The diced chips are characterized using standard fiber-chip-fiber measurement setup . Quasi-TM-polarized light from a broadband EXPO laser source (whose the spectral range is ~1520–1620 nm) is coupled into the input Si waveguide through a lensed polarization-maintaining (PM) sing-mode fiber. Light transmitted from the output Si waveguide is coupled to another single-mode fiber and to be measured by a power meter and an AQ6317B optical spectrum analyzer (OSA). A semi-auto micrometer piezo-stage is used to adjust the fibers to search the maximum output power. A thermal chip holder, which can be heated by an external current and its temperature can be measured by a thermocouple, is used to heat the chip under test from room temperature up to 100°C. The temperature stability is ~ ± 1°C. Besides plasmonic WRRs, straight plasmonic waveguides with length ranging from 0 to 200 μm are also included in the same chip, from which the propagation losses are extracted using the conventional cut-back method, as shown in Fig. 3 . The propagation loss is measured to be ~0.10–0.12 dB/μm, close to that predicted from the full-vectorial finite-difference method . The simulation results (see Section 3.4) predict that the propagation loss decreases slightly with WP decreasing from 160 nm to 80 nm. The observed non-monotonic behavior of propagation loss versus WP in Fig. 3 may be simply attributed to the experimental error . Nevertheless, the dependence of propagation loss on WP is very weak, at least at the range of WP studied in this work. On the other hand, the propagation loss increases substantially with temperature increasing, which can be mainly attributed to the increase of Cu imaginary permittivity with temperature , as will be discussed in Section 3.5.
3. Results and discussions
Because the plasmonic WRRs have 7-μm-long bus waveguide, the transmission spectra measured on the plasmonic WRRs are normalized by that measured on the corresponding 7-μm-long straight plasmonic waveguide. The normalized transmission spectrum can in general be expressed by :17], it is convenient to express the coefficient α as , where refers to pure bending loss ( = 1 corresponds to no bending loss) and describes the propagation loss along the perimeter of the ring. can be calculated using the propagation loss extracted from the straight waveguide by assuming that the curve waveguide has the same propagation loss as the straight counterpart. Other parameters including neff, , |t|, and θ are used as fitting parameters. The value of α and |t| is between 0 – 1. A larger α value means a less lossy resonator and a large |t| value means a weaker coupling between the bus and ring waveguides.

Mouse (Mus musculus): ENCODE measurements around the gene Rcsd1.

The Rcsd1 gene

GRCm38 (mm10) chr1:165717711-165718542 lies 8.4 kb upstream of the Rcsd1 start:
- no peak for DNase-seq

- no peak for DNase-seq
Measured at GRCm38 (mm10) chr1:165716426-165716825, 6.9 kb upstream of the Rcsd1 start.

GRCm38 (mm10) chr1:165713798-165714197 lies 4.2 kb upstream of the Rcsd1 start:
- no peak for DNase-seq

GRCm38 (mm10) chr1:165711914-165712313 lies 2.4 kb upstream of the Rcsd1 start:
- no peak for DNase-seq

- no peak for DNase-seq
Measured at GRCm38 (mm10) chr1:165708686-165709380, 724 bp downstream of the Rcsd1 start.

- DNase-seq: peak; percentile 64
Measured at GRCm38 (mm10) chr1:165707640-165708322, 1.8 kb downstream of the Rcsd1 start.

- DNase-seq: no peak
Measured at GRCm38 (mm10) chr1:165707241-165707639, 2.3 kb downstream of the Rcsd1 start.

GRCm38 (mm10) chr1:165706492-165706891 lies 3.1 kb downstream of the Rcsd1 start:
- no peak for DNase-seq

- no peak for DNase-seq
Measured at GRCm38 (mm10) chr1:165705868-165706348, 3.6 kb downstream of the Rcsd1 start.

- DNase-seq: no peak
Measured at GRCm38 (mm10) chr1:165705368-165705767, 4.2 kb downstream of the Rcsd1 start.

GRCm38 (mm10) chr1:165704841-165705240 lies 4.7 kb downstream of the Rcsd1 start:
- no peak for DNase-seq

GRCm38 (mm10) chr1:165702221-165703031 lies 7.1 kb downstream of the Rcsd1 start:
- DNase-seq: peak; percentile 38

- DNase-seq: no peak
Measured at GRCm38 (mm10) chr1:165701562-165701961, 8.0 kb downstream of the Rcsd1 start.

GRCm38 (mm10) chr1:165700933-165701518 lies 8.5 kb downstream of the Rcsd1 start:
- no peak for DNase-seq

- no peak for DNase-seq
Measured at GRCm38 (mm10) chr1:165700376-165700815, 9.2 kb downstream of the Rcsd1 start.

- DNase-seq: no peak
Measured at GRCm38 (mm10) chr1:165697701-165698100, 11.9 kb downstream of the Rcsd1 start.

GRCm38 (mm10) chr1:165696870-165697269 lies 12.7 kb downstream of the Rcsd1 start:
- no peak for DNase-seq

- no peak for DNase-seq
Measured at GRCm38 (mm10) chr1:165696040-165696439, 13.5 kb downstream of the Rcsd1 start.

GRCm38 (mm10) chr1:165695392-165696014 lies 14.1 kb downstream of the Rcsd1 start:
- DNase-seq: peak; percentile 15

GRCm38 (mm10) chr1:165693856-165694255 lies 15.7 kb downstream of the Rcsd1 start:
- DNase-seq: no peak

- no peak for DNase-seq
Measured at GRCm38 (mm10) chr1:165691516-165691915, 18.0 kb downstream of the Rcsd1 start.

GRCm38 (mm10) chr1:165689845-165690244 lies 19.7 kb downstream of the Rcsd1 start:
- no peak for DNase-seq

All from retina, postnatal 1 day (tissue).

3.1. Plasmonic WRRs with different radii and silicon core widths
Figure 4 plots the normalized transmission spectra of plasmonic WRRs with the same nominal gap of 200 nm. Due to the abovementioned Si core shrinkage, the real gaps (measured at the middle height of the Si core) become ~217, ~224, ~247, and ~254 nm for the S1, S2, S3, and S4 WRRs, respectively. From Fig. 4, we can see that the small-ring WRRs exhibit only one resonance while the large-R WRRs exhibit two resonances in the spectral range of 1520–1620 nm. The free spectral range (FSR) between these two resonances is solely determined by neff:Eq. (1). To circumvent this issue and to make the fitting less ambiguous, all WRRs are considered together with the following assumptions:
- (1) The plasmonic waveguides with the same Si core width have the same neff, regardless the radius;
- (2) A smaller R ring has a larger bending loss, i.e., a smaller value;
- (3) A smaller R ring has a larger |t| value because it has a shorter effective interaction length, thus leading to more weakly coupled as compared with the larger-R counterpart.
- (4) A ring with a narrower Si core width has a larger |t| value because it has a larger gap induced by the abovementioned Si core shrinkage, thus leading to more weakly coupled as compared with the large-WP counterpart.
- (5) For WRRs with the same radius, the bending loss is larger (thus the value is smaller) for the narrower WP.
The fitting curves as well as the fitting parameters of neff, , |t|, and θ for each WRR are shown in Fig. 4 accordingly. Because the value of increases and the value of decreases with R increasing, depends on R more weakly than |t|, thus the different spectral characteristics for different-R WRRs is mainly attributed to the variation of the |t| value with R and WP. The different spectral characteristics for various WRRs observed in Fig. 4 are explained as below:
- (1) The S1 WRRs shown in Figs. 4(a) – 4(d) are overcoupling as |t| < α. Since the value of |t| increases with R decreasing, the smaller-R WRR exhibits a larger ER. In particular, the WRR with 1.09-μm R shown in Fig. 4(a) exhibits ER = ~13.2 dB, IL = ~2.3 dB, FSR = ~106 nm, full width at half maximum (FWHM) = ~30 nm, and Q (, where λr is the resonant wavelength) = ~53, respectively.
- (2) On the other hand, the S4 WRRs shown in Figs. 4(m) – 4(p) are undercouping as |t| > α. Since the value of |t| increases with R decreasing, the larger-R WRR exhibits a larger ER. In particular, the WRR with 2.59-μm R shown in Fig. 4(p) exhibits ER = ~8.1 dB, IL = ~2.4 dB, FSR = ~52 nm, FWHM = ~22.9 nm, and Q = ~69, respectively.